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immigrants

May Day protests and rallies around the world and across the U.S. are celebrating labor, calling for greater protections and benefits for workers and highlighting the contributions of immigrants.

For the first time in more than a decade, Mexicans no longer make up the majority of immigrants staying in the U.S. illegally, according to new estimates by the Pew Research Center.

Researchers at Stanford University this week published a study that may bolster the argument that policies aimed at encouraging immigrants to come out of the shadows actually improve public safety. They found that a 2013 California law granting driver's licenses to immigrants in the country illegally reduced hit-and-run accidents by 7 to 10 percent in 2015, meaning roughly 4,000 fewer hit-and-runs. In that same year, 600,000 people got driver's licenses under the law.

In cities around America, thousands of construction companies, restaurants and other businesses are bracing for "A Day Without Immigrants," a combination boycott/strike that highlights the contributions of immigrants to U.S. business and culture.

Hundreds were detained at airports around the country Saturday in a chaotic and confusing day following President Trump's Friday night executive order temporarily banning Muslims from seven countries.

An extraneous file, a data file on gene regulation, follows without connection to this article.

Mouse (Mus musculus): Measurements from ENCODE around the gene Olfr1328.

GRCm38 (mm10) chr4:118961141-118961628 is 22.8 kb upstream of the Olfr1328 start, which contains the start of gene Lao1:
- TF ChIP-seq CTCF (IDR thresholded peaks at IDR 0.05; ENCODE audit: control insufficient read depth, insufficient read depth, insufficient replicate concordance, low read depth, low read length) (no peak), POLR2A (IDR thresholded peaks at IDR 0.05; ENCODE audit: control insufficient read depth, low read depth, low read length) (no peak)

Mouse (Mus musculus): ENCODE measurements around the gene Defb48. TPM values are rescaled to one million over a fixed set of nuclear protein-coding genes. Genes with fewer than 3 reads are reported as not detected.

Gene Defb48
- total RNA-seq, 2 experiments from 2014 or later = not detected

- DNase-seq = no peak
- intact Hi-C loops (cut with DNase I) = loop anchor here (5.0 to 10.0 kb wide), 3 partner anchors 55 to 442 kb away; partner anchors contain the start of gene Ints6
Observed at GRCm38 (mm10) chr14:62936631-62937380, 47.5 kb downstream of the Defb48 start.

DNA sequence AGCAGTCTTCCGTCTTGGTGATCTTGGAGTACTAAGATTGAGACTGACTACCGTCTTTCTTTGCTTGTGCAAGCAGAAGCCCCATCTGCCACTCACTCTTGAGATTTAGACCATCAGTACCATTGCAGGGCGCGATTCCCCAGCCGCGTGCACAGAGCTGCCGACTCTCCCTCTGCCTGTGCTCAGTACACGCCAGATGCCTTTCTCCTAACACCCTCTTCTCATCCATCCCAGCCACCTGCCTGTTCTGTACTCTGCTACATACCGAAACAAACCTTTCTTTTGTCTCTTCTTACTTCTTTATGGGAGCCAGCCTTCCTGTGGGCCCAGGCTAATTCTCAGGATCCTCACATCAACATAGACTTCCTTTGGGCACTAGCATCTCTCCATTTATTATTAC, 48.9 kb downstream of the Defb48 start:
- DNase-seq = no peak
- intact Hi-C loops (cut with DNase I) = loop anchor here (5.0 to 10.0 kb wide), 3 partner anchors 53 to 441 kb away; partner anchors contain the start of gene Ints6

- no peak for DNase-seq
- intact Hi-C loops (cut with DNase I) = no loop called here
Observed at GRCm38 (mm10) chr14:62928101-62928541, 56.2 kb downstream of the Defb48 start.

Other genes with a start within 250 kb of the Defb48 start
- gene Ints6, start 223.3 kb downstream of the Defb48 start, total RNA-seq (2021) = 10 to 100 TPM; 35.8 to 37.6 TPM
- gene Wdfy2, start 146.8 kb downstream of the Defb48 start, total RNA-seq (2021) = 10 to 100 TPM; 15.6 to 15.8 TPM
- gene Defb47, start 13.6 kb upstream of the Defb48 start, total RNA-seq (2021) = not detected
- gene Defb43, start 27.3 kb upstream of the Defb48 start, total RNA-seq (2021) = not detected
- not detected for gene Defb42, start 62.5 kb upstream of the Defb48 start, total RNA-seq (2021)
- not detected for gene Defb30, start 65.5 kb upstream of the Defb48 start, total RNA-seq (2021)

It spurred protests and backlash — even from some in Trump's own party, for either mismanagement of the rollout of the order or the values it represents.

Bangladesh. Myanmar. Benin. Somalia. Haiti. Ireland. South Sudan. Iraq.

One by one, 59 immigrants from 29 countries rise before a federal judge in a Kansas City, Mo., courtroom and proudly state their country of origin.

Some have brought their young children, who watch from the audience. All look eager and intent. This is a big moment: They are about to become U.S. citizens.

In 2017, hundreds of thousands of immigrants are expected to be naturalized as U.S. citizens in ceremonies around the country, much like this one.

A Young Immigrant's Experience In America

Oct 13, 2016
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Isaias Ramos came to the U.S. with his parents when he was 8 years old, got good grades and then had to decide what to do after high school. On Think, Krys Boyd talked with journalist Daniel Connolly about his experience

We Asked Immigrants: What Does It Mean To Be An American

Oct 12, 2016
Jeremiah Jensen/KERA News

This week, as a part of NPR’s “A Nation Engaged” project, member stations across the country are talking about what it means to be an American.

Stella M. Chávez / KERA

David Kapuku came to the U.S. with his family in 2013 after his mother won the Diversity Visa Lottery. KERA reporter Stella Chávez met David while reporting on immigrant students in North Texas for a series called “Generation One.” She recently caught up with David, who’s just graduated from high school. He talks about how the past few weeks have been filed with triumph and tragedy.

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Dallas County is facing scrutiny because of how immigrants are detained in jail. More than a dozen people have sued Sheriff Lupe Valdez and the county for how their cases were handled.